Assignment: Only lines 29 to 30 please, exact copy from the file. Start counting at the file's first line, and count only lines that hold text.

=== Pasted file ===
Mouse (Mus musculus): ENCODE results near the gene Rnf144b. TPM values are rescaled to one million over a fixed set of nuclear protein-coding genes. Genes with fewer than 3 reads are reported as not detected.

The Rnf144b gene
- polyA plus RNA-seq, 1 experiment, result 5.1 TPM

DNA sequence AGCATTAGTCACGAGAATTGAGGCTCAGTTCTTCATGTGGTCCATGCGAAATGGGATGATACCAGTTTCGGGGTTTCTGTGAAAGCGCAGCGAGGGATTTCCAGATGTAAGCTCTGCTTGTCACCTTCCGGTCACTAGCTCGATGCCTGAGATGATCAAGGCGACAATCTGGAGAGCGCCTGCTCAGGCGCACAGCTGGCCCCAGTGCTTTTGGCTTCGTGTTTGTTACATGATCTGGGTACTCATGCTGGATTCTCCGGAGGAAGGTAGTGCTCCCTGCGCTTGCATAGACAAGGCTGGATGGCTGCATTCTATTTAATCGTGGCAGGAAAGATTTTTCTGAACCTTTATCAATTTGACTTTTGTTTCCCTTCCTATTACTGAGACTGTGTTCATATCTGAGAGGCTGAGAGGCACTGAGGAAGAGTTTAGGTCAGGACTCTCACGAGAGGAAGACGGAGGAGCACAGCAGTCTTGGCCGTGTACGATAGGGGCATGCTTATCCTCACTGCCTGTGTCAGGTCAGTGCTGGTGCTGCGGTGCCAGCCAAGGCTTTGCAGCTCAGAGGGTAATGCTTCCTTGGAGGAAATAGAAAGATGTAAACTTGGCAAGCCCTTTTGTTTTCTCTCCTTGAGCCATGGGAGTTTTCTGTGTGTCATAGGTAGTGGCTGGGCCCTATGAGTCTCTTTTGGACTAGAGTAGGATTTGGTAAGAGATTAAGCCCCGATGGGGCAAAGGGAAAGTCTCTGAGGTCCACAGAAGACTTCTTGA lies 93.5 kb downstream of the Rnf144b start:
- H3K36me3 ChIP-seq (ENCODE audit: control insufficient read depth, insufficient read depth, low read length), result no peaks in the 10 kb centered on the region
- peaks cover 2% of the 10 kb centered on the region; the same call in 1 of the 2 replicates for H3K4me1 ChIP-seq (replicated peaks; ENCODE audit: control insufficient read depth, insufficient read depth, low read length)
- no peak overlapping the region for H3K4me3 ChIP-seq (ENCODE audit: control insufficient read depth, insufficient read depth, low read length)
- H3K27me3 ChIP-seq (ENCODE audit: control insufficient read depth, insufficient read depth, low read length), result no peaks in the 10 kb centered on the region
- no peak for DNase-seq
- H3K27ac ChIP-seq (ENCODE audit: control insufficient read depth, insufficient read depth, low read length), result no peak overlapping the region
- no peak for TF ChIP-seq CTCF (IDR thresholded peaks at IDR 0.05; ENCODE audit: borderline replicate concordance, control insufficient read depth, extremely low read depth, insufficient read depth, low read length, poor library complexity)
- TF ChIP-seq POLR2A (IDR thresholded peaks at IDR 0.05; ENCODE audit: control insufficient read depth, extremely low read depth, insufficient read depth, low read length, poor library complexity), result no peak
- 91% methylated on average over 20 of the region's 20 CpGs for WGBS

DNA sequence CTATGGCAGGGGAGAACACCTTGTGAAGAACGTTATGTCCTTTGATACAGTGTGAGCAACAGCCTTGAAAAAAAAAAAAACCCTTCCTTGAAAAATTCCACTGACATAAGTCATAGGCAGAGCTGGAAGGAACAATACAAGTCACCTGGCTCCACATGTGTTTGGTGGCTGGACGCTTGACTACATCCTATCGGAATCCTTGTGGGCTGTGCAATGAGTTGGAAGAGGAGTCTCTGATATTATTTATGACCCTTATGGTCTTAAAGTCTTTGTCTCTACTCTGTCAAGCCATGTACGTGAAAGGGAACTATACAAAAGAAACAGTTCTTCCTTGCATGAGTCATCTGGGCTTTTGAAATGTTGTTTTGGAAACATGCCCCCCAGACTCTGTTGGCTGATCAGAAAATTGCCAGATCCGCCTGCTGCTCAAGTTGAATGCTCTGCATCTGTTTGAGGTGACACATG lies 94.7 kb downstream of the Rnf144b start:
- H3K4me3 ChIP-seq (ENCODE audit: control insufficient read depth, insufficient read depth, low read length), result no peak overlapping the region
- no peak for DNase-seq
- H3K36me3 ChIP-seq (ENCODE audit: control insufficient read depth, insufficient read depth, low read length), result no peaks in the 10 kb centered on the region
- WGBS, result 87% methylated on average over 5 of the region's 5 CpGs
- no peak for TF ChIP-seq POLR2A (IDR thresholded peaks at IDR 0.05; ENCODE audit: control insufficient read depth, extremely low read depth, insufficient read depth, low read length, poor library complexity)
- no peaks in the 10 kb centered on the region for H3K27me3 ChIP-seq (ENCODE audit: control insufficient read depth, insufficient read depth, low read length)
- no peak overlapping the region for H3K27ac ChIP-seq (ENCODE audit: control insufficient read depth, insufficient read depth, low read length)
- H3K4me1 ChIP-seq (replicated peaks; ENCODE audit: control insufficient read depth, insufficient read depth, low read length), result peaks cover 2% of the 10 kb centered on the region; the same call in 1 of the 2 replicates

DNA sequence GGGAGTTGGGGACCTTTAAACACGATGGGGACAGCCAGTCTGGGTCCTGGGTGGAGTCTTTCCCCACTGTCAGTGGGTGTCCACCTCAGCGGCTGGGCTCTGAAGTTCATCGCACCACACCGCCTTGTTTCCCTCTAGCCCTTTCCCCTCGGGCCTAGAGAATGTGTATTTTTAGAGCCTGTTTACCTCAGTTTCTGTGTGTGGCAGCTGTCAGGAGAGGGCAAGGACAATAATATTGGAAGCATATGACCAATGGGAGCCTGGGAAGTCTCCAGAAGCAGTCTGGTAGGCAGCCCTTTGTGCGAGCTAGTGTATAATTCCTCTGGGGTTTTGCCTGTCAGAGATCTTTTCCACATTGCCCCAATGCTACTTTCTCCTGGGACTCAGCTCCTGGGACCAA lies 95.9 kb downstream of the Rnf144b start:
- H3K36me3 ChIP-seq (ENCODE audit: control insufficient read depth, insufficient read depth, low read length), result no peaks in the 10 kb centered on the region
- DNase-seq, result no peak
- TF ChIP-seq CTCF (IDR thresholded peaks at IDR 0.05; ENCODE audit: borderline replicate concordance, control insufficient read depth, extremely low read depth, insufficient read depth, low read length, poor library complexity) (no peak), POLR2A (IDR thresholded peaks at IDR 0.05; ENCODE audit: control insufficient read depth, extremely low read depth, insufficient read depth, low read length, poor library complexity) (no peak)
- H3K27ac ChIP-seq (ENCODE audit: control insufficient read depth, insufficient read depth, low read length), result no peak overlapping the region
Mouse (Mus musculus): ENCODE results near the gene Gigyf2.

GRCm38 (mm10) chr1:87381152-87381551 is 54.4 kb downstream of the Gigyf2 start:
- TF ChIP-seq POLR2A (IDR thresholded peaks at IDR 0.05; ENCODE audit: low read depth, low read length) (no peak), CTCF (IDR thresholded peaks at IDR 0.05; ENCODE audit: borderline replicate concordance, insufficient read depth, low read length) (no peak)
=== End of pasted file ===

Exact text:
GRCm38 (mm10) chr1:87381152-87381551 is 54.4 kb downstream of the Gigyf2 start:
- TF ChIP-seq POLR2A (IDR thresholded peaks at IDR 0.05; ENCODE audit: low read depth, low read length) (no peak), CTCF (IDR thresholded peaks at IDR 0.05; ENCODE audit: borderline replicate concordance, insufficient read depth, low read length) (no peak)